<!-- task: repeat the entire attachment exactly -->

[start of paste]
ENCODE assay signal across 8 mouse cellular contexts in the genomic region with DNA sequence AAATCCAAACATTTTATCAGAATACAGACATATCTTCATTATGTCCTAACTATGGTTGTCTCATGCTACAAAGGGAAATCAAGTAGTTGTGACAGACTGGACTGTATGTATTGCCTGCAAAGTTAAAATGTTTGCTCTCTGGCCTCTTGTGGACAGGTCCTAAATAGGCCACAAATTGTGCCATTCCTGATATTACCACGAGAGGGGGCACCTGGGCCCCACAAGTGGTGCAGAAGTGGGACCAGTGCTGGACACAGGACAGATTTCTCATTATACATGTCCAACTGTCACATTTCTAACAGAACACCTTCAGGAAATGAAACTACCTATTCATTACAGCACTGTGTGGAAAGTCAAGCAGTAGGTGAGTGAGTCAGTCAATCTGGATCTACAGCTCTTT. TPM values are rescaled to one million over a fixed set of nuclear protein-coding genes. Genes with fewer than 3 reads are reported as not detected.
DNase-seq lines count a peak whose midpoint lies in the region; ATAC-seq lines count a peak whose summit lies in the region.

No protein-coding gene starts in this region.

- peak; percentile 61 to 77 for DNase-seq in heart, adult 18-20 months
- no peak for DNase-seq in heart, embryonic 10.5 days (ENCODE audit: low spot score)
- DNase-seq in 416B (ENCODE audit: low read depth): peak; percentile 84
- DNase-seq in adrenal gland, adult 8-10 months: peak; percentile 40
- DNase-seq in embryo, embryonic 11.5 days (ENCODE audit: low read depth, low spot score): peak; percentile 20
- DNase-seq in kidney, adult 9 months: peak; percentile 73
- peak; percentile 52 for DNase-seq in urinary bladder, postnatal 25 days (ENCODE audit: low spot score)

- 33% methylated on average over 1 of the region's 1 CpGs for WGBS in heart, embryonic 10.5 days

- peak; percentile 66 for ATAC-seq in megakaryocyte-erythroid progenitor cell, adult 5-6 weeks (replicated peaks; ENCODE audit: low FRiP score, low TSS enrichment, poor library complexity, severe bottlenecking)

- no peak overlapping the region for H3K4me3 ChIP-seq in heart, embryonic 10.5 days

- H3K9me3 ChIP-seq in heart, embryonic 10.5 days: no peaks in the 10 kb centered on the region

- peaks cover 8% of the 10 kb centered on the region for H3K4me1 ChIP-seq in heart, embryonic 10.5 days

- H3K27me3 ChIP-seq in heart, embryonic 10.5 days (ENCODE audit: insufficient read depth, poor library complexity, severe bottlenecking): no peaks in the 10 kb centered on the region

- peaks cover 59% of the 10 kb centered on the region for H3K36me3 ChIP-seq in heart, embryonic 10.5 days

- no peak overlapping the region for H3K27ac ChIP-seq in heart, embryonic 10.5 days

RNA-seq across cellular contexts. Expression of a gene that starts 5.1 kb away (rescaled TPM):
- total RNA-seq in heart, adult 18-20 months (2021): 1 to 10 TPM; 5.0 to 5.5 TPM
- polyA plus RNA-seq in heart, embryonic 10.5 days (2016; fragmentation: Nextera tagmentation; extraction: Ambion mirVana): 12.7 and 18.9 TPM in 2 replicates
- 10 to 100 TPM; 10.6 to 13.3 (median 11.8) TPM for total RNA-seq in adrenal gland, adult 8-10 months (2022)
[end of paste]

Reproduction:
ENCODE assay signal across 8 mouse cellular contexts in the genomic region with DNA sequence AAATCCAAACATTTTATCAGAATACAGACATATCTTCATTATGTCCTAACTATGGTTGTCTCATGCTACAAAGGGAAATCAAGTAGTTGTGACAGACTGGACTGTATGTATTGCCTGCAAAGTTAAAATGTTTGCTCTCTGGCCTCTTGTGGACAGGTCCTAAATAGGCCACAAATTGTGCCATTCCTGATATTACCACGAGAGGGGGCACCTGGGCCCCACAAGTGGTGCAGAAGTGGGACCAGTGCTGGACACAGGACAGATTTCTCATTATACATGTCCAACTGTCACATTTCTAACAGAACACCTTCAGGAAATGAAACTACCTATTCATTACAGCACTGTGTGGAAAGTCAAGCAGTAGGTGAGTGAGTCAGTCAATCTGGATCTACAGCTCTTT. TPM values are rescaled to one million over a fixed set of nuclear protein-coding genes. Genes with fewer than 3 reads are reported as not detected.
DNase-seq lines count a peak whose midpoint lies in the region; ATAC-seq lines count a peak whose summit lies in the region.

No protein-coding gene starts in this region.

- peak; percentile 61 to 77 for DNase-seq in heart, adult 18-20 months
- no peak for DNase-seq in heart, embryonic 10.5 days (ENCODE audit: low spot score)
- DNase-seq in 416B (ENCODE audit: low read depth): peak; percentile 84
- DNase-seq in adrenal gland, adult 8-10 months: peak; percentile 40
- DNase-seq in embryo, embryonic 11.5 days (ENCODE audit: low read depth, low spot score): peak; percentile 20
- DNase-seq in kidney, adult 9 months: peak; percentile 73
- peak; percentile 52 for DNase-seq in urinary bladder, postnatal 25 days (ENCODE audit: low spot score)

- 33% methylated on average over 1 of the region's 1 CpGs for WGBS in heart, embryonic 10.5 days

- peak; percentile 66 for ATAC-seq in megakaryocyte-erythroid progenitor cell, adult 5-6 weeks (replicated peaks; ENCODE audit: low FRiP score, low TSS enrichment, poor library complexity, severe bottlenecking)

- no peak overlapping the region for H3K4me3 ChIP-seq in heart, embryonic 10.5 days

- H3K9me3 ChIP-seq in heart, embryonic 10.5 days: no peaks in the 10 kb centered on the region

- peaks cover 8% of the 10 kb centered on the region for H3K4me1 ChIP-seq in heart, embryonic 10.5 days

- H3K27me3 ChIP-seq in heart, embryonic 10.5 days (ENCODE audit: insufficient read depth, poor library complexity, severe bottlenecking): no peaks in the 10 kb centered on the region

- peaks cover 59% of the 10 kb centered on the region for H3K36me3 ChIP-seq in heart, embryonic 10.5 days

- no peak overlapping the region for H3K27ac ChIP-seq in heart, embryonic 10.5 days

RNA-seq across cellular contexts. Expression of a gene that starts 5.1 kb away (rescaled TPM):
- total RNA-seq in heart, adult 18-20 months (2021): 1 to 10 TPM; 5.0 to 5.5 TPM
- polyA plus RNA-seq in heart, embryonic 10.5 days (2016; fragmentation: Nextera tagmentation; extraction: Ambion mirVana): 12.7 and 18.9 TPM in 2 replicates
- 10 to 100 TPM; 10.6 to 13.3 (median 11.8) TPM for total RNA-seq in adrenal gland, adult 8-10 months (2022)